And so this one particular study came out in, I think, November 2020, and they were looking at hyperbaric oxygen. So they were using higher end pressures, like two atmospheres of pressure, 100% Oxygen, they did five sessions a day for a month, took a month off, did another five sessions a day, for the next month, 90-minute sessions, and they were measuring telomere length on-
Five sessions a day?
Sorry, five sessions a week. Did I say that? Five sessions a week, Monday through Friday, sorry, Monday through Friday, five a week for four weeks, with four weeks off and then five a week for four weeks. And they were they were measuring T-helper cells, cytotoxic T-cells and B cell telomere length and they found an increase, so not only did it not decrease, they found an increase of a minimum of 20% increase in telomere length across all three cell types. And to take that one step further, they were also looking at cellular senescence. So you know senescence cell being a cell that’s no longer functioning properly, not gonna replicate, often leads to other inflammatory issues, especially in nearby cellular function. And so what they found was that somewhere, depending on the cell type, between 10 to 30% decrease in cellular senescence. In other words, a lot of these senescence cells have two choices, or three, I guess.
They can either remain the same for a period of time, they need to get kicked back into action so that they can start to become normal functioning healthy cells again, or they need to be killed. If we have to kill the cells off so that we can have a stimulus to send in stem cells and replenish those cells and improve that cell type performance. And so in this particular case, they saw a 10 to 30% improvement, in other words, moving those senescence cells back into normal, active, healthy cellular living. So that’s an enormous step, I would say, those two factors were enormous steps. They also were measuring cognitive factors and that group in general, has done multiple tests on the aging population and cognition, and we have seen changes in performance and changes in cognition across the boards in different age brackets, with different levels of potential early stage or even moderate stage neurodegenerative disease and pretty much across the board, we see very favorable effects in cognition in aging populations with this hyperbaric.
Yeah, I mean, it was a very impressive study and I would love to see it repeated, I think you’re gonna try to do that with your next endeavor.
Yeah, well, so I ended up wanting to go back and understand all these mechanisms a little bit more in depth. So I went into a PhD in Molecular Biology. So I’m about a little more than halfway through that program and just starting my IRB process right now, and hopefully, starting the research in the next month or two. What we’re gonna be doing is we’re gonna be looking at similar markers, so we’re gonna be measuring cognition and we’re gonna use similar system as the folks in Israel have been using for that. We’re gonna be measuring telomere length, we’re also gonna be measuring methylation panels through true diagnostic.
We like their work a lot in terms of also understanding aging from a totally different angle. And I can’t say at this time, there’s reasons that I like that, in terms of the epigenetic signaling, maybe more than telomeres or not, but at the end of the day, I wanna also help all of us understand this regenerative medicine concept and cellular aging, and so I think having more studies that compare telomere status and methylation status together, I think will help fill in a lot of those gaps for many of us. And then we’re also gonna be looking at just other blood markers, but in particular, like a pretty robust cytokine panel. So we can measure inflammation, cognition, methylation and telomeres. We’re also gonna do this against two different pressure ranges, so we’re gonna have a mild pressure and a higher pressure because in our field right now, there’s still a lot of, I don’t know if arguments is the right word, but disagreement, disagreement on what amount of pressure is required to get what responses and over what period of time?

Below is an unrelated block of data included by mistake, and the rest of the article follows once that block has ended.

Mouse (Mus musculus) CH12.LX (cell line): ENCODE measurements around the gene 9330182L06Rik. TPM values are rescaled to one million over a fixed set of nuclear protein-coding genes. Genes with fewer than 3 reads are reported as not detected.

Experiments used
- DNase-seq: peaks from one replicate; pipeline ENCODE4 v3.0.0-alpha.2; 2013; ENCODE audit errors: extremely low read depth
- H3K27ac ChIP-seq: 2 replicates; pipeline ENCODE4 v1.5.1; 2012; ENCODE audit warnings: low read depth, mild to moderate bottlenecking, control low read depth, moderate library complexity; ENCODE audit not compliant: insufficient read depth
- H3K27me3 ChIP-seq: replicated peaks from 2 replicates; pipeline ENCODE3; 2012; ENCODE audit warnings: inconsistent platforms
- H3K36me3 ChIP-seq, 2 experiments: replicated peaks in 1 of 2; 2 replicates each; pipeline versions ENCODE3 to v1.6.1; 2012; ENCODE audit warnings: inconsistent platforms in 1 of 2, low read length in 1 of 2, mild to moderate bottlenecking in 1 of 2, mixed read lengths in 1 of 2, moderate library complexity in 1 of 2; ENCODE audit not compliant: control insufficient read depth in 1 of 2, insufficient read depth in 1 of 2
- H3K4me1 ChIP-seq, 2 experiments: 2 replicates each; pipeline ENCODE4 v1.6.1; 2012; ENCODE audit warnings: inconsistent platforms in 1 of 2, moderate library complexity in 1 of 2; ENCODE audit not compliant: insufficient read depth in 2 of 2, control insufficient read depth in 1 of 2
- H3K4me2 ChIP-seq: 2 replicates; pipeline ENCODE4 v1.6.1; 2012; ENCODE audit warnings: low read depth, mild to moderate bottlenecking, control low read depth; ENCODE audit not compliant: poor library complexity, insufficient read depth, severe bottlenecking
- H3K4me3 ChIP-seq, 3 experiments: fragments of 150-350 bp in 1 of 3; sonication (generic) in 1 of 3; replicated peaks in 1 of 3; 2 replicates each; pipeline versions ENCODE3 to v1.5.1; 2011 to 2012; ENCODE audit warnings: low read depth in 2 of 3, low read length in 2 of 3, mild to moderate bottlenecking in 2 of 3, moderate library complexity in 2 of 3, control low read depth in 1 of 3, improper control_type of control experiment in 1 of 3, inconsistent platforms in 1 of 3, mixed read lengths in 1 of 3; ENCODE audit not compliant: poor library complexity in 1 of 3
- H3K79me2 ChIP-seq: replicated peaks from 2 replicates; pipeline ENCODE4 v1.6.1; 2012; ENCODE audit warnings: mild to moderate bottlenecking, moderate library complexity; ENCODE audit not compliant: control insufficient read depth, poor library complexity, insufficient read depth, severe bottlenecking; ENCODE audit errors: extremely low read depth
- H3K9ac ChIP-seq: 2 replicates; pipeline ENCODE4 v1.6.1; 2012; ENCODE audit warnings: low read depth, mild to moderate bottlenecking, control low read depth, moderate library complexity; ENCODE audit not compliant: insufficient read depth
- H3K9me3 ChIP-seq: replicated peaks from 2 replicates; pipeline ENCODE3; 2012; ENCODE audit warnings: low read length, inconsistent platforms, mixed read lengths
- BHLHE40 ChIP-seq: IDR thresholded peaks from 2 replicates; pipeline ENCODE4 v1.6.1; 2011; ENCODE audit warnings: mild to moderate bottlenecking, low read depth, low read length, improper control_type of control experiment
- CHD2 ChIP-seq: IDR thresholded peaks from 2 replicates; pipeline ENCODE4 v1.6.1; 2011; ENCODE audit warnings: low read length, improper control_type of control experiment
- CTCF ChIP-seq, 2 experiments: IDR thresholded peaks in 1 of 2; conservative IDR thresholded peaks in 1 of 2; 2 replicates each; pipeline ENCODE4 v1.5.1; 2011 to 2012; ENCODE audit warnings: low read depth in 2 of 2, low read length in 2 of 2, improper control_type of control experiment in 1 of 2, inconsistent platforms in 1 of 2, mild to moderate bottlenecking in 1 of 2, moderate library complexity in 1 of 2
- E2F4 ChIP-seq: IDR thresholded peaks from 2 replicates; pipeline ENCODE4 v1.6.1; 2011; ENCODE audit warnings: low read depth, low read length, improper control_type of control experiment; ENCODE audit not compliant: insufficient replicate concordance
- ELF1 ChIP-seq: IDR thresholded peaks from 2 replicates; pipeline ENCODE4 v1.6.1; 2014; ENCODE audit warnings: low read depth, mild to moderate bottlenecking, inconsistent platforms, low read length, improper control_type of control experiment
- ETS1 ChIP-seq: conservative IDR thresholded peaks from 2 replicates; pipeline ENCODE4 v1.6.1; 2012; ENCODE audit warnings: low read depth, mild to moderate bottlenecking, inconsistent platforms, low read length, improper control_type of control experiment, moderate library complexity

Nobody knows these things. In other words, the telomere study came out, and every single and I thank them for that, it was an amazing piece to bring awareness to hyperbaric, every center that I support, and there’s probably 30 or 40 of them across the country right now, literally for months, two or three months, had endless phone calls. “Hi, I heard you can grow my telomeres by 20%. Is this true? And when can I start? And do you do the Israeli protocol?” That’s always the question, “Do you do the Israeli protocol?”
It’s a legitimate question.
100%. And, in my mind, I’m like, do we need to? And I’m not saying that we don’t, I’m just saying, do we need to? In other words-
Well, that’s important question, because that’s an protocol.
Right, exactly. So could you do less aggressive protocol over a longer period of time and get the same result? Could you do a lesser intense protocol and just not get 20%, get 10%, and be happy with that? Could you do a higher intensity and get 50%? Nobody knows the answer to these questions, I’m not gonna answer all of them. I’d love to say I would answer all these questions, but I want to at least be able to contribute to the understanding of these mechanisms so that we can start putting together, what I really want is as we’re measuring cytokines, different pressures over different periods of time, this happens here, this happens here, this happens here, methylation panels, this happens here, this happens here, right?